Moazzam Begg 'offered to help secure Alan Henning's release' and claims he knew who was holding aid worker hostage

Former Guantanamo Bay detainee claims he has helped secure release of hostages held by extremists in the past

Click to follow

Moazzam Begg, a former Guantanamo Bay detainee, has claimed he offered to intervene and help free British hostage Alan Henning from Isis militants, but says his offer was refused by the Government.

Mr Begg told BBC Radio 4's Today programme he believed he knew who may have been holding the murdered aid worker and had helped secure the release of hostages from extremists in Syria in the past.

"I intervened by getting some other groups who could pressurise them to release those individuals and I got them released," he said.

"The problem is that the Government in its attempts to demonise and criminalise me simply refused to look at anything to do with what I was about."

He claimed his offer was initially rebuffed by the Foreign Office (FCO) and he was subsequently told he could deliver a message to Isis, also known as the Islamic State, through an intermediary of the Government's choosing but not directly.

On Friday, Isis fighters released a video showing the beheading of British aid worker Mr Henning, the fourth in a series of brutal murders directly in response to US and UK air strikes in Iraq and Syria.

Mr Begg said friends of Mr Henning asked if he could help secure his release in December 2013, shortly after the taxi driver from Salford was captured at the Syrian border.

He then approached former FCO minister Alistair Burt to explain that he was going to make contact with people connected to Isis to see if he could secure the release.

However, he says his alleged offer to help was refused and he was arrested a few weeks later, where he was held at Belmarsh Prison in south-east London.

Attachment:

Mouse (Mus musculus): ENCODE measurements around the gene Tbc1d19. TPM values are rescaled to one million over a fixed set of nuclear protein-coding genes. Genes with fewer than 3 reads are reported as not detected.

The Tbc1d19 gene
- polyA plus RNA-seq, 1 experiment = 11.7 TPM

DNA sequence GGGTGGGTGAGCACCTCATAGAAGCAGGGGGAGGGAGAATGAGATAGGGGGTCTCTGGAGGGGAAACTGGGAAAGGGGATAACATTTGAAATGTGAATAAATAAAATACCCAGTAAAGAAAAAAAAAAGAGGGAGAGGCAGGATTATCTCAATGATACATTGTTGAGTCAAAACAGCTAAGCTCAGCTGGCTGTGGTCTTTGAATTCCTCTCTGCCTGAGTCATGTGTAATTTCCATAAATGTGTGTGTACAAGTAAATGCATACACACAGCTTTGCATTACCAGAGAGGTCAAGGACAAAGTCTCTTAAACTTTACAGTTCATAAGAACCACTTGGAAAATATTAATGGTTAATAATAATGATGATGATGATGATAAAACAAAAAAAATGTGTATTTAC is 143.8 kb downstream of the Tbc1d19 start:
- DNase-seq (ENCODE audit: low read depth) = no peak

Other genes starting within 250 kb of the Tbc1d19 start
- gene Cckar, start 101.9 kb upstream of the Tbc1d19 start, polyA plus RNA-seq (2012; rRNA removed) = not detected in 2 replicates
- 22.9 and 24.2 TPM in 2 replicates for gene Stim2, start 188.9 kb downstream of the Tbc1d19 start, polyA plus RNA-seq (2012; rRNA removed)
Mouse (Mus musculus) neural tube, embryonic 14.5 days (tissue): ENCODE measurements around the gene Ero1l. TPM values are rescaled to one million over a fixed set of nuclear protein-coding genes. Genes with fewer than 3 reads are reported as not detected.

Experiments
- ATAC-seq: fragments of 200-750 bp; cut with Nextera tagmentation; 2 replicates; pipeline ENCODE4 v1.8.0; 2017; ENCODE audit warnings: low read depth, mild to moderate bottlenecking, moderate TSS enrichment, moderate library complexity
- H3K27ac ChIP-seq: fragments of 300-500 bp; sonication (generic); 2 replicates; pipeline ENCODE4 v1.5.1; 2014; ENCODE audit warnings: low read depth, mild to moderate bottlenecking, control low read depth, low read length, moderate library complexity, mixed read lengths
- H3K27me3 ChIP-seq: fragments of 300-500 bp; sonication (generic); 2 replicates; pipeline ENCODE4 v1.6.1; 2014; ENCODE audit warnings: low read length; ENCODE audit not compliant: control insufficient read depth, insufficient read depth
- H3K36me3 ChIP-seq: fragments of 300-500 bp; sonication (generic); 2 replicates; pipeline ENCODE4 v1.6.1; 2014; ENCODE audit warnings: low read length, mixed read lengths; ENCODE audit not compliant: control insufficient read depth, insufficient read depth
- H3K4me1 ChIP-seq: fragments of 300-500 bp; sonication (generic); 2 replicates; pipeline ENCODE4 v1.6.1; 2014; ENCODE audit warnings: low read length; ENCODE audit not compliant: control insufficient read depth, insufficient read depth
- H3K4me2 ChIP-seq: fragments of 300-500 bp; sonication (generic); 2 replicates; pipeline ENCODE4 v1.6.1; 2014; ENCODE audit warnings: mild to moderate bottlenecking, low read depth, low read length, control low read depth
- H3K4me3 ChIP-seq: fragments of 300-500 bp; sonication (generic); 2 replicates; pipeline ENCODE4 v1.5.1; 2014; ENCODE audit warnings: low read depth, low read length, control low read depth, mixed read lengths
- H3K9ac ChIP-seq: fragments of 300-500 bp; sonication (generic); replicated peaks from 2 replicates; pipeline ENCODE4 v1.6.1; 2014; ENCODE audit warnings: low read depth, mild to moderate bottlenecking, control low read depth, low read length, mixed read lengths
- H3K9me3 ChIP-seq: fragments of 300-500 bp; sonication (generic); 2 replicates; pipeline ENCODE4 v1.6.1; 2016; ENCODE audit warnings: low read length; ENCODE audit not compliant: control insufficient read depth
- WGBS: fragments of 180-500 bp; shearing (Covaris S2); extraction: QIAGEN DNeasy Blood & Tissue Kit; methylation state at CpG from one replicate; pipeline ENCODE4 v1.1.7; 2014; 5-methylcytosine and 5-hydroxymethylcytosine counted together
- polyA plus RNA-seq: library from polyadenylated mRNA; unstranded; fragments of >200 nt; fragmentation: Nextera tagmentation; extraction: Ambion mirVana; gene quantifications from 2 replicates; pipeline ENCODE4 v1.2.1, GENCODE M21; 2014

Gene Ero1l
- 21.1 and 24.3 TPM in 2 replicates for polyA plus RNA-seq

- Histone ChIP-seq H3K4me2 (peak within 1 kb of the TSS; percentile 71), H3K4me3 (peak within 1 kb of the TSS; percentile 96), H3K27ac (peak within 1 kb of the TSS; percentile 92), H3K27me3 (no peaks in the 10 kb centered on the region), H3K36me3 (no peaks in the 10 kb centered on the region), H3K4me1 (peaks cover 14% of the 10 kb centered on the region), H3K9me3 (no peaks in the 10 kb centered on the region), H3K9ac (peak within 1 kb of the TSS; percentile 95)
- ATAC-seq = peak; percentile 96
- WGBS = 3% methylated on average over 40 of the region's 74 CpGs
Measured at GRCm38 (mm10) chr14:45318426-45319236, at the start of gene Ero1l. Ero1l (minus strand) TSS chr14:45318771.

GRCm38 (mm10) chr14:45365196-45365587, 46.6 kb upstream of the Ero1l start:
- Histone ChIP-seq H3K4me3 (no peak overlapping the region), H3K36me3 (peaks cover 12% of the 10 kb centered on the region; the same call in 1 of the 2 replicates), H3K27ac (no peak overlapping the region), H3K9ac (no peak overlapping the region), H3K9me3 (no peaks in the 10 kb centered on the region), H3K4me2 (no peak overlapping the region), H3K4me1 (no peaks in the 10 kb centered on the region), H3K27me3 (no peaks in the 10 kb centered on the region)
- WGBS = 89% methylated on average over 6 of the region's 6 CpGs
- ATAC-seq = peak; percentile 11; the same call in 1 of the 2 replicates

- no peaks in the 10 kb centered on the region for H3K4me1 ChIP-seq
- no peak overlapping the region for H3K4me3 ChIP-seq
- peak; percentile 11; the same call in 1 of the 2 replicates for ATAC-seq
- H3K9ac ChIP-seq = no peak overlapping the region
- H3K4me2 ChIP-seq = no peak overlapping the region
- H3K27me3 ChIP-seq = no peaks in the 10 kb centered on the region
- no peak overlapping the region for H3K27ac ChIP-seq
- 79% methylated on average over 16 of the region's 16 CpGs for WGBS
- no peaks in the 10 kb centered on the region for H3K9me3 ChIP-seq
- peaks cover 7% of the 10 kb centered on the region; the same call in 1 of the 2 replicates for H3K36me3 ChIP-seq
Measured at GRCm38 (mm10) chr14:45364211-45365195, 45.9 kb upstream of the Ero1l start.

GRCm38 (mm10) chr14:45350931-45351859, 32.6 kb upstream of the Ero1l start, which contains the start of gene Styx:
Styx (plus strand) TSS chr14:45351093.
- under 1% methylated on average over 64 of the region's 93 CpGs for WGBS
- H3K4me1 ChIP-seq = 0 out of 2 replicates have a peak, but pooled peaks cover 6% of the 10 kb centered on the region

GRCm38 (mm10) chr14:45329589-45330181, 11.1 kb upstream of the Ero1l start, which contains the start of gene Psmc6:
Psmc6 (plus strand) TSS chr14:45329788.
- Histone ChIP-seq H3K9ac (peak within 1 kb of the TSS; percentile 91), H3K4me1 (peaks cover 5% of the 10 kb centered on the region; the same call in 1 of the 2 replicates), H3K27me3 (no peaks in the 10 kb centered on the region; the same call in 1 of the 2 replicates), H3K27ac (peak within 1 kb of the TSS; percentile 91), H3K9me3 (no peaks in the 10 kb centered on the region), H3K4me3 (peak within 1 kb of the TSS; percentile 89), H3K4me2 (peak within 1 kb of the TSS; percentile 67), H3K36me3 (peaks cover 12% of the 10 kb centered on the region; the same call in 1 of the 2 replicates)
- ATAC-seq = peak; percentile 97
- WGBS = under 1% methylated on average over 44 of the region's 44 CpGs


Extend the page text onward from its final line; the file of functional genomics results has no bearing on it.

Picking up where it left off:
From prison he said he approached the FCO again through his lawyer to stress that he thought Mr Henning was still alive and to ask if he could deliver a video message to Isis.

Mr Begg claimed that he had to deliver the message personally as he could make a "heartfelt" statement to Isis leader Abu Bakr al-Baghdadi, particularly as he too had been held prisoner by the US.

But the FCO said the message could only be delivered through an intermediary of their choosing.

Henning.jpgHe claimed the militants actually holding the former taxi driver from Salford may have been "much higher up the ladder" than the British man appearing in brutal execution videos who has been dubbed by some "Jihadi John".

Mr Begg said: "I know the people who may have been holding him. […] "I don't know, I have an idea, I have a view that I think that I know who they are. I don't know for sure.

“But what I do know is that the message that I was going to deliver could probably not have been delivered by anybody else because of the language, the terminology, the understanding, the connection that I could have made to that world was very specific and exclusive to me."

A spokesperson for the FCO said: "We have a long standing policy of not commenting on the operational detail of our handling of kidnap cases.  The safety of British nationals is paramount."


The 46-year-old from Birmingham has recently had seven terror charges against him dropped by prosecutors. His trial was abandoned after “new material” came to light”. He had been awaiting trial on charges connected to the civil war in Syria, including an allegation he attended a terrorism training camp there.

Mr Begg claimed MI5 told him through their respective lawyers that he would "find no hindrance from our side" if he was to travel to Turkey and Syria.

His defence against the charges was that he was involved in training young men to defend civilians against war crimes by the Assad regime in Syria, not in fighting or training terrorists.

Mr Begg was detained at Guantanamo Bay in Cuba for just under three years. He was not charged with any offence during his time in custody.


Additional reporting by PA